09 November 2018

FLIP THE SCRIPT! Turn "Just Say No!" (to drugs) to "Just Say Yes!" (to seeking help)

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"I survived the alcohol and now I must survive myself." - (p. 113, All Drinking Aside)
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LOST & FOUND: I Lost Everything Before I Found Myself.
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Yes. But did it have to be this way?
Is "Hitting Bottom" ever really a requirement before long-term Recovery may be found?
The answer, of course, is a resounding "No!"
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My alcohol consumption seemed to have reached a tipping point some short time following my fairly fun first decade of use. Alcoholism is slow and torturous, unlike the fast and furious descent of many other addictions. My whole life became nearly a textbook testament to alcohol's destructive forces. Some time after my first decade of drinking, I somehow lost all control of my consumption and my grip on reality loosened... and unloosened. Alcohol went from being a series of periodic binges to a daily necessity. Life hardly seemed worth living without it and barely seemed worth living with it. My love of alcohol turned into a love-hate relationship buffered by thick layers of denial. I craved alcohol above all else and could not stop, even if and when I occasionally considered it.
My addiction, in hindsight, seems to have hijacked the survival part of my brain. Survival would include alcohol above all else. My instinct to survive was perverted, twisted and totally distorted under the influence of alcohol. I came to believe that survival would be unthinkable without it. Consequences be damned. I needed a drink and I needed it now, now, now, now and now.
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In hindsight, it may appear that losing everything was a necessary precondition to finding recovery and finding my place in it. But is "Hitting Bottom" ever really a requirement before long-term Recovery may be found?
The Stigmas surrounding Addiction have been mentioned by me in several other posts. The world shames us and so we live in shame, not seeking help to find a clean and sober life. Addiction erodes the addict's mental health such that when treatment is finally sought, whatever mental health one may have had prior to addiction will surely have eroded by the time addiction has had its way on them. Discrimination and exclusion from the outside perpetuate addiction.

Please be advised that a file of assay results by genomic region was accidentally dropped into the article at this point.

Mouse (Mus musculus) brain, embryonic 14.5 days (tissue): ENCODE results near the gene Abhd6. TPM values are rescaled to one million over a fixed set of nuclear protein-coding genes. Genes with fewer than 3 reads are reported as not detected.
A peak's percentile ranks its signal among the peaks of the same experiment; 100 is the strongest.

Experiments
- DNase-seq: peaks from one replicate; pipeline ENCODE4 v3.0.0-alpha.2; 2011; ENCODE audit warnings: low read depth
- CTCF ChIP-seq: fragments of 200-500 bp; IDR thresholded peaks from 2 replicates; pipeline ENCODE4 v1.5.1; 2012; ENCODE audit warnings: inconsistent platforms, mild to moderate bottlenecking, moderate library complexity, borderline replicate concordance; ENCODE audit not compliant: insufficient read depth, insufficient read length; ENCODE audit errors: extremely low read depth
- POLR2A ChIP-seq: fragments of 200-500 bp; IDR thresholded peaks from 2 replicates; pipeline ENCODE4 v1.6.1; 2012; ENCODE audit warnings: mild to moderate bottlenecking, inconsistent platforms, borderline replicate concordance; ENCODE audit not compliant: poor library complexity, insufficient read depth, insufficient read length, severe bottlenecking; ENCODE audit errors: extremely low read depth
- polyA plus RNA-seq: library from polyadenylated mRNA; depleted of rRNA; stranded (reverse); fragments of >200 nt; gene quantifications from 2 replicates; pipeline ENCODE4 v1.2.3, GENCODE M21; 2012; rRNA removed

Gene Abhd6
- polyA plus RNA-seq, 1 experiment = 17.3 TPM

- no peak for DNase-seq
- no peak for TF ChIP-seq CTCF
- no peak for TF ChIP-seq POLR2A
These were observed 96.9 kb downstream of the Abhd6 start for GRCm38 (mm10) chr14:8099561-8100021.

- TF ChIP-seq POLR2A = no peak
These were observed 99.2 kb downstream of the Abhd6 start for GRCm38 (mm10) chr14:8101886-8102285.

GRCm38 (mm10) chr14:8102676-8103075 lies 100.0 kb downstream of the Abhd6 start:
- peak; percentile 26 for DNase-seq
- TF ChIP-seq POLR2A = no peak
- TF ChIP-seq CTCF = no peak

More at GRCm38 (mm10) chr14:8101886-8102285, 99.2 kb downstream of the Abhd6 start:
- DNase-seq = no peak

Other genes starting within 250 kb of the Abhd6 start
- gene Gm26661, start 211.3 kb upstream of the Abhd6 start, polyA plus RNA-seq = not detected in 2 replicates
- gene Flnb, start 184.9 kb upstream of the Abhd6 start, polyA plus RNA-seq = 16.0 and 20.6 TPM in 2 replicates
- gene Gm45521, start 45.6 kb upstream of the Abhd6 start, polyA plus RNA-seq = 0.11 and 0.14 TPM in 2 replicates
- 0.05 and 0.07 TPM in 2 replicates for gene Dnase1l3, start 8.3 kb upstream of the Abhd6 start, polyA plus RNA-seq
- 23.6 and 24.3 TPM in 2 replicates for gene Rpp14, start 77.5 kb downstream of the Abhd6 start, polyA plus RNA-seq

Even in some Recovering Communities, a certain myth about finding Recovery exists. That myth is that before recovery can be found, the alcoholic and addict must hit bottom first. The willingness to find help may thus be eclipsed by thoughts of having not yet hitting bottom. Harm reduction isn't even in the equation here for some.
Speaking only for myself, my only bottom, truly, finally, would have been death. My brain always seemed to want more alcohol than my level of tolerance at every point in my descent. The only way that I would ever stop was when an overdose of alcohol took my body down and out.
Ignorant of recovery when I first got sober, the idea of hitting bottom was new to me. It invited questions that should perhaps not be asked. Doubt can, and did creep in. The thought entered my head that perhaps I had not hit bottom yet.  
Help is here and now for anyone and everyone, no matter how close or far away one is from some imaginary bottom. Crash and burn, crash and burn. That was always where and how I landed. Would I need a low, lower, lowest-point for recovery to magically begin to happen? Why would things have to get worse before they could possibly get better? How about seek help BEFORE it gets worse?
Instead of the disaster produced by Nancy Reagan's "Just Say No!" campaign, why don't we flip the script to "Just Say Yes!" to treatment at the earliest possible moment? Save what's left while there's still something to save and BEFORE things get inevitably worse. Hit bottom first... be damned.
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FLIP THE SCRIPT! Turn "Just Say No!" (to drugs) to "Just Say Yes!" (to seeking help). The Sooner, the Better! No More "Must Hit Bottom First."
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"It Works When You Work It! (Let's keep that one!)
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"Just Say Yes!"


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#Alcoholism #Addiction #Recovery
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"Nothing matters more than that we remain sober because when we remain sober everything matters more."
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You may also enjoy ALL DRINKING ASIDE: The Destruction, Deconstruction & Reconstruction of an Alcoholic Animal http://amzn.to/1bX6JyO 
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